Sat, Feb 20 | Live Online Class

Dumplings for Unity: A Lunar New Year X Black History Month Fundraiser

Join us as we gather to cook, eat, share memories of the Lunar New Year and talk about the work that needs to be done. This fundraiser benefits Good Good Eatz - an organization working to keep residents of Oakland Chinatown nourished and safe amidst two pandemics: COVID-19 and systemic racism.
Registration is Closed

Time & Location

Feb 20, 12:00 PM – 1:30 PM
Live Online Class

About the Event

In honor of both the Lunar New Year and Black History Month, we are proud to host this fundraising event for Good Good Eatz - an organization working to keep residents of Oakland Chinatown nourished and safe amidst two pandemics: COVID-19 and systemic racism (read more on their mission below).

At this virtual event, Adrian Chang, co-founder of Asian American Folk Traditions, will teach you in real-time how to make both meat-based and vegan filling and then a variety of dumpling folding techniques. Adrian will also demonstrate how to steam and boil the dumplings. During the class, he and co-founder Erin Wilkins invite you in on the conversation (as we always do) so we can share Lunar New Year memories, talk about food and the importance of standing together in the face of division and racism. 

Please note:

- A zoom link will be sent 48 hours ahead of the event.

- The link to download the recipe and ingredient list will be sent out immediately in the registration confirmation email.

- A recording of the workshop will be sent out to all participants following the event (expires after 1 month).

- 100% of proceeds will go directly to Good Good Eatz. Read on to learn more about their mission.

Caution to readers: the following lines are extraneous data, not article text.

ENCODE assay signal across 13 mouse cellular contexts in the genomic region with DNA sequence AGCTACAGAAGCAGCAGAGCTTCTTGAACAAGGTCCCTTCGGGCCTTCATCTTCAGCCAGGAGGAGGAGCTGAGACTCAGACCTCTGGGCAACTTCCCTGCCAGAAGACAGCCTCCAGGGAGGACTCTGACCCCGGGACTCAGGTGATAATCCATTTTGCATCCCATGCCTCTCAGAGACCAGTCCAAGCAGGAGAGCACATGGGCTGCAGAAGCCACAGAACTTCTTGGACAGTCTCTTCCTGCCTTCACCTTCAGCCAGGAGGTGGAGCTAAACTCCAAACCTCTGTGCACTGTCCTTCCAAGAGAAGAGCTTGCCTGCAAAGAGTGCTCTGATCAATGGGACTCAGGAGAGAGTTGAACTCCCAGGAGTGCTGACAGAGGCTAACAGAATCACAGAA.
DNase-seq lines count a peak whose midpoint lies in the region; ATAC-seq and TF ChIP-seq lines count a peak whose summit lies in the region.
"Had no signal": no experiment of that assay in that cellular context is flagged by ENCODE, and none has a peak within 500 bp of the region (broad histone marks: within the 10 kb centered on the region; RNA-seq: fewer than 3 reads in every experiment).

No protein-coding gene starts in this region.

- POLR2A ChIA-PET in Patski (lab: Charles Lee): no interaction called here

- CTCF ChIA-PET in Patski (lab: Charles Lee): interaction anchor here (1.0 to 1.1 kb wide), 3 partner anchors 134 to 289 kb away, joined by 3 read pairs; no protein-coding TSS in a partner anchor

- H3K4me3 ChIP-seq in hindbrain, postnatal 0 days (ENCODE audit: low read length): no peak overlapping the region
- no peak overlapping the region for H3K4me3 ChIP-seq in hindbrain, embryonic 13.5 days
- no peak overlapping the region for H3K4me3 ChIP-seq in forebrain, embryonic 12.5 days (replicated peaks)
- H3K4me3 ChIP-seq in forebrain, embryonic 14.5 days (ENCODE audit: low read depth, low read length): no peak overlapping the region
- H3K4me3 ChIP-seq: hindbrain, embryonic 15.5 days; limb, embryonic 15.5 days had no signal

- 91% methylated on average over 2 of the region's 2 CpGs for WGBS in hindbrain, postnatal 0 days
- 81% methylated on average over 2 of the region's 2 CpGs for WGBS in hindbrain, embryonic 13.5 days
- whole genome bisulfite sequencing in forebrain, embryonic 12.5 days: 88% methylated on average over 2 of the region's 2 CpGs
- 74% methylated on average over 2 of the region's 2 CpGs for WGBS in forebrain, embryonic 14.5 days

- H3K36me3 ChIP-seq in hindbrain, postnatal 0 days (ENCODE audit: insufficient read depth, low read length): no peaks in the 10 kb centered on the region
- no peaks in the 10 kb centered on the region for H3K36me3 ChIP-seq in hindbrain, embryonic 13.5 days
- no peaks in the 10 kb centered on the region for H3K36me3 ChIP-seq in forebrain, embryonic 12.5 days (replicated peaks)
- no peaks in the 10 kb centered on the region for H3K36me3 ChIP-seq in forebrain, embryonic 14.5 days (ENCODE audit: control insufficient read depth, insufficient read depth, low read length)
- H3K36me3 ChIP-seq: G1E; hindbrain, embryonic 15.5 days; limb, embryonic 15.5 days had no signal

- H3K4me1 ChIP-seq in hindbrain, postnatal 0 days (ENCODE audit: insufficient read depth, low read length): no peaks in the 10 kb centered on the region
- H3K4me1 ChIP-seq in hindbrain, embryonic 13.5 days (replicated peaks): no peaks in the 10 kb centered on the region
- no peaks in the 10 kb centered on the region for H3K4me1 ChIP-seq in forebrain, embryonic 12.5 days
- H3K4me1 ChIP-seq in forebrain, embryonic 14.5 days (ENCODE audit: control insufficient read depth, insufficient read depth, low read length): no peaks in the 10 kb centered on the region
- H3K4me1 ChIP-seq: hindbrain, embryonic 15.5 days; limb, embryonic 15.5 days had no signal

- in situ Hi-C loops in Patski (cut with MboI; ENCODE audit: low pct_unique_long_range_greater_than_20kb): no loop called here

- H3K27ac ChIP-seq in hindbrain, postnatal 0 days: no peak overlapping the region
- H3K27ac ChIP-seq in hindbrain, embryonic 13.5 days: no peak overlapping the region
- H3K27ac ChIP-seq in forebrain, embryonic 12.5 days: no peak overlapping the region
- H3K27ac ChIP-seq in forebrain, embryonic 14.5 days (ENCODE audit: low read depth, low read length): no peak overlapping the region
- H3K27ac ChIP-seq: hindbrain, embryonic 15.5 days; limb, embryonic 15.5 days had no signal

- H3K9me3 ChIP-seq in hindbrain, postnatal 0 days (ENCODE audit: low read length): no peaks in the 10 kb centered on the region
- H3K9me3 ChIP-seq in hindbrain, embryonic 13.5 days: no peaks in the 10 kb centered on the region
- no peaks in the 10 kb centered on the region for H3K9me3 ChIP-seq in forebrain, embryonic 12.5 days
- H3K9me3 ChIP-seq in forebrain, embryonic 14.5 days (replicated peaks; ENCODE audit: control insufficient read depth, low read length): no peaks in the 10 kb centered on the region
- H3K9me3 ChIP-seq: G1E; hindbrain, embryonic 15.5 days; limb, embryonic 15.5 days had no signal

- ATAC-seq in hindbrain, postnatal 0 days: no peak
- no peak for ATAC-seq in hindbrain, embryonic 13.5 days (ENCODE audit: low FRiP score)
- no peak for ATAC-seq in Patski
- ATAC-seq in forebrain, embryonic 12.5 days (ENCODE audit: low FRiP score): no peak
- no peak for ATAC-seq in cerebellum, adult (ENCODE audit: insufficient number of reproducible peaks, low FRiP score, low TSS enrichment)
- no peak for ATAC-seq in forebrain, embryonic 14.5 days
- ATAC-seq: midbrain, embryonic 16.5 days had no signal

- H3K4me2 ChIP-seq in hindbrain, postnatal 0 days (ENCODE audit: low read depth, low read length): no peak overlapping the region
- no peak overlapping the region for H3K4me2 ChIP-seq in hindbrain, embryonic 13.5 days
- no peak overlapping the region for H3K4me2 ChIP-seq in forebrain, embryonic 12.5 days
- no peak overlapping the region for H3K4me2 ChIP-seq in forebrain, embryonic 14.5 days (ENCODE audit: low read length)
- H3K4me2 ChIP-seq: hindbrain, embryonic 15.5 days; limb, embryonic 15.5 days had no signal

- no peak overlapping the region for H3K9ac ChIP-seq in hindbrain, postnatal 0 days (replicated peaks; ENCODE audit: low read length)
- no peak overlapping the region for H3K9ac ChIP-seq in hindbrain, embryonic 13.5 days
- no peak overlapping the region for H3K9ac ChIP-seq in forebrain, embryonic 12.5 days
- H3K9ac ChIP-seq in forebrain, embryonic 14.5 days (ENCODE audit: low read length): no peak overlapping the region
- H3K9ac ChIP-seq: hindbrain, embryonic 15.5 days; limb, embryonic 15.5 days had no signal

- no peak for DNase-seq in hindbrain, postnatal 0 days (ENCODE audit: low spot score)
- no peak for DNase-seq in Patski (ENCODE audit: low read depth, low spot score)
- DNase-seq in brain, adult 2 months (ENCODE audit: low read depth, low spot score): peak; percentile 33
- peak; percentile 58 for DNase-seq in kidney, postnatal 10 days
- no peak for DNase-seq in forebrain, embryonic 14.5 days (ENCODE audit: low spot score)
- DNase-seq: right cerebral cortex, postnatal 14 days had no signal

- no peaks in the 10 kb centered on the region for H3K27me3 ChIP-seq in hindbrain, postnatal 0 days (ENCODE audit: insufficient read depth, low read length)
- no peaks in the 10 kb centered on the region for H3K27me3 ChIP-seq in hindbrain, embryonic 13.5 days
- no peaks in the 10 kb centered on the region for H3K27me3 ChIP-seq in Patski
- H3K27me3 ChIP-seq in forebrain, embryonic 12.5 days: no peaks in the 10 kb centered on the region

This is an “Asian American Folk Traditions” charity fundraiser event to raise money for “Good Good Eatz”, an Oakland, California-based organization working to revitalize marginalized neighborhoods and forge UNITY across BIPOC communities. Good Good Eatz’s underlying and ongoing mission is to create a bridge between ethnic communities- particularly ASIAN X BLACK UNITY- across Oakland districts by supporting local restaurants and business and providing access to food to their community members who otherwise are without resource. In the words of Good Good Eatz co-founder Tommy Wong, here are two notable ways out of several, in which they continue to achieve their goals:

Asian Black Unity

During the George Floyd protests last year, Good Good Eatz noticed how much racial tension was building up between Asian and Black individuals and groups.  Especially with Chinatown getting the brunt of the damage, on the ground we were hearing a lot of disturbing conversations and plans.    We stepped in by creating an Asian Black Unity campaign.  We worked with the first female Black Panther Miss Tarika Lewis on a design that we mass produced and promoted.   It started off with a Chinatown cleanup with other groups, where over 300+ volunteers showed up in our shirts to help Chinatown and spread a message of racial unity.    Now it has become a small phenomenon, especially in light of what is going on right now.   We organized media outreach, and was able to attract media attention with such outlets as the NY Times.